A Perfect Balance
It’s easy to understand why Kim Iverson was depressed.
He’d recently lost two of his closest loved ones – his mother and his wife.
That’s why he’d taken to spending a portion of each evening outdoors reflecting and meditating.
One night as he sat there alone in silence, his eyes fell upon a nearby rock, roughly a foot tall. Iverson grabbed the stone with his large hands and stood it up on end, with only a tiny point still touching the ground. A contact point so small, in fact, that he could’ve spun the rock around like a child’s top.
Then something remarkable happened.
He let go and the rock stayed – perfectly balanced.
“I couldn’t believe it,” said Iverson. “I had some friends come out and watch it while I got my camera.”
As it turns out, that was only the beginning.
Iverson, 46, quickly discovered he could balance rocks of all different shapes and sizes, even huge ones. Then he began trying it with everything – a squash, a potato – even balancing a ladder on one leg.
“It amazes me – when my friends try it, it just doesn’t work,” said Iverson. “I see it as a kind of spiritual thing – a gift to get me over my depression.”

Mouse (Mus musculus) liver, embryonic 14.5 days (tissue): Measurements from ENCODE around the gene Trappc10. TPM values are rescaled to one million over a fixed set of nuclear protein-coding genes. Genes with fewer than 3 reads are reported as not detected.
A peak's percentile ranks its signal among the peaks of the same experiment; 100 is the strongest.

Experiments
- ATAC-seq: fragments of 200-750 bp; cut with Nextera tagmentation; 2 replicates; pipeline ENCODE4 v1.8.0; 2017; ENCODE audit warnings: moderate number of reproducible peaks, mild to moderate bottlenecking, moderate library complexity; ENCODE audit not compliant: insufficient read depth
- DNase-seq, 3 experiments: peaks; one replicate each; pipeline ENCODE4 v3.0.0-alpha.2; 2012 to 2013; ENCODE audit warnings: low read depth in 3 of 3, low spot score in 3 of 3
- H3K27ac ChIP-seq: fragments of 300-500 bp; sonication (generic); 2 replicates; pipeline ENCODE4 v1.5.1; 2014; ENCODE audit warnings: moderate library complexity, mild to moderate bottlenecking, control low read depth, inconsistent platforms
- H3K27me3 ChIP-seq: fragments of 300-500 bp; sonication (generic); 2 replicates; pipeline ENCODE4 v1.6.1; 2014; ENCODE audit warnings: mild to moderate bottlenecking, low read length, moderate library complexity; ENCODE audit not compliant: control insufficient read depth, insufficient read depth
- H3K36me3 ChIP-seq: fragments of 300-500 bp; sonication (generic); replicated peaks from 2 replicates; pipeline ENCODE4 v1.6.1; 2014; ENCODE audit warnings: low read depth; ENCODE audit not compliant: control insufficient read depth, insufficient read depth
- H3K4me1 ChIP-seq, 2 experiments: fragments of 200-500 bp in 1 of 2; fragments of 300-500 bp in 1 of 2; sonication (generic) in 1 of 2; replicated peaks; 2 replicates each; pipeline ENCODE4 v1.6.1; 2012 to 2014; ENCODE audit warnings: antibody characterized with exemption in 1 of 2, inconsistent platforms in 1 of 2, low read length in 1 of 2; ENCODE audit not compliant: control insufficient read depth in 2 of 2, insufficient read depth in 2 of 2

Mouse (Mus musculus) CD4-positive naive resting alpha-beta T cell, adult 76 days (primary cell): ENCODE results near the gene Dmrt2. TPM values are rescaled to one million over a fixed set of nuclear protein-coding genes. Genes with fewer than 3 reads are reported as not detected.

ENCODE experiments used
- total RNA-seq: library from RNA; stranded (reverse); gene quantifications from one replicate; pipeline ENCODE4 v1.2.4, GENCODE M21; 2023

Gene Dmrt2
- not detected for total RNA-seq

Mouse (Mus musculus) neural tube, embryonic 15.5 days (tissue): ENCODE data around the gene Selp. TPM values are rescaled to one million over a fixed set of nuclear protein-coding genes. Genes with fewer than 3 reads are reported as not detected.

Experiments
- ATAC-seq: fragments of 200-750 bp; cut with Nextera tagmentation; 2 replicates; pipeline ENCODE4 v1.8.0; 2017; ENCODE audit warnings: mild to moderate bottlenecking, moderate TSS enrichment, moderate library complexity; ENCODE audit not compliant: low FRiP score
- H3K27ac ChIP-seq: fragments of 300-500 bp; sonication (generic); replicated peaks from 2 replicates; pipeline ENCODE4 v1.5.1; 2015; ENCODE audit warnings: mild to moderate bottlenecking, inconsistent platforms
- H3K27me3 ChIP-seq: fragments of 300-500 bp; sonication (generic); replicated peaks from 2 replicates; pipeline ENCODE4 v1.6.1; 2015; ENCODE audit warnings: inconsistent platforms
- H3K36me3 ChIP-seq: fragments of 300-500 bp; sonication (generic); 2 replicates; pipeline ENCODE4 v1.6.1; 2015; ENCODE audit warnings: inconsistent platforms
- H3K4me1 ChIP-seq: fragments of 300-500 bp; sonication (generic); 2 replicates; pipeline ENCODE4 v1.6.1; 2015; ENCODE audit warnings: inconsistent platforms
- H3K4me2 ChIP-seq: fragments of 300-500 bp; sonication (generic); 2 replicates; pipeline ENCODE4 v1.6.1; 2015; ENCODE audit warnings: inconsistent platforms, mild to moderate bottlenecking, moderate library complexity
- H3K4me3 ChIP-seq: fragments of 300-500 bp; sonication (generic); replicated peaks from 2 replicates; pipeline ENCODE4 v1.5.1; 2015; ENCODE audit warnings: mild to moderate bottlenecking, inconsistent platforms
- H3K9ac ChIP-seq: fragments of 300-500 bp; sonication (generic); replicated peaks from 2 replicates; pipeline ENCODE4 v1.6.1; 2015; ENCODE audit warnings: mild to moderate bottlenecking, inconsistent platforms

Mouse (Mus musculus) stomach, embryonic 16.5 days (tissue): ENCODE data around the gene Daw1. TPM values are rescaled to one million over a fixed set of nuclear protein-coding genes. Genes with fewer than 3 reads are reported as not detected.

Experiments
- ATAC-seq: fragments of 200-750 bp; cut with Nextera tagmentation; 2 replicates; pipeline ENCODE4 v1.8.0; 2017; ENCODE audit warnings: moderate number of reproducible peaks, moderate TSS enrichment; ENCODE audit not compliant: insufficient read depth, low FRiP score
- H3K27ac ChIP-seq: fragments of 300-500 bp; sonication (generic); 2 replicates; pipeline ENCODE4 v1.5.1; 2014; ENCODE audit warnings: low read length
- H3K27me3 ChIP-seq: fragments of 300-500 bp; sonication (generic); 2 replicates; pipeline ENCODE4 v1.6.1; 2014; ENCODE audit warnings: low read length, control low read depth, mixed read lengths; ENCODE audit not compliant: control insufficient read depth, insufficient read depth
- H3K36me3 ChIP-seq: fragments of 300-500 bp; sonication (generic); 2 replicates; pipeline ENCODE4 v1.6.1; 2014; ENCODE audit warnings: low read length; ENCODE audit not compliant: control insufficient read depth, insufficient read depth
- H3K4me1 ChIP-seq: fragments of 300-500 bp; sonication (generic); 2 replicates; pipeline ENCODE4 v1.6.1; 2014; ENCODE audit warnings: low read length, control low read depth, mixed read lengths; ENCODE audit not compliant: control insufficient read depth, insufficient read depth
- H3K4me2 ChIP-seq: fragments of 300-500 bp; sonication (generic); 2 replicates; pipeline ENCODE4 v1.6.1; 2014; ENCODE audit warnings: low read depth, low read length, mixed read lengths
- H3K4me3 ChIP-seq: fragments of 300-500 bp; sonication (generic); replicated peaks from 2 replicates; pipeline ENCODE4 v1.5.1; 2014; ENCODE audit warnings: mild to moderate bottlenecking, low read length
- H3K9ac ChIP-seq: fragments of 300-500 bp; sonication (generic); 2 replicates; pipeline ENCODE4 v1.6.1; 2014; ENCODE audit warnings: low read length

Now the tall, burly Meyers resident – known to his friends as “Chief” – sees the world as a place chock-full of rock-balancing opportunities.
The walls of his house are now adorned with photographs that capture some of his more notable balancing accomplishments, including a 400-pound boulder outside Monterey, Calif.
“I love to see people’s expressions when they see one – they’re sure it’s fake – you know, attached with a screw or glue,” said Iverson. “I always knock the big ones down before I leave – I don’t want anyone to get hurt.”
Despite curious passersby who accidentally knock them over, Iverson said his smaller rocks can be found – seemingly in defiance of gravity – all around Tahoe.
“It takes concentration, but I can feel the balance point and the energy around the rock. It takes me anywhere from a second to a half an hour to get one balanced,” he said with a chuckle. “Some people think it’s mystical, like I have a special power.”
Much to Iverson’s amusement, others think the rocks themselves are magical, and even take their findings home – including several giant ones.
“Once I balanced a 250-pound boulder near Pacific Grove, then knocked it down when I left,” he said. “When I came back a few days later it was gone – where in the heck would somebody go with a big heavy rock? People steal a lot of the little ones – it blows me away.”
A hefty, 50-pound balanced rock slowed traffic near Emerald Bay recently, said Iverson, as tourists stopped in amazement to shoot photos.
This winter, a 3-by-2-foot stone had skiers dumbfounded at Sierra-at-Tahoe when it began slowly rotating in the wind.
Iverson, who is part Cherokee, said he feels strong ties to the Earth.
“I like to call them Indian love stones,” he said. “These days, a lot of people have figured out who I am. They just say, ‘There’s the Chief, standing stones again.'”
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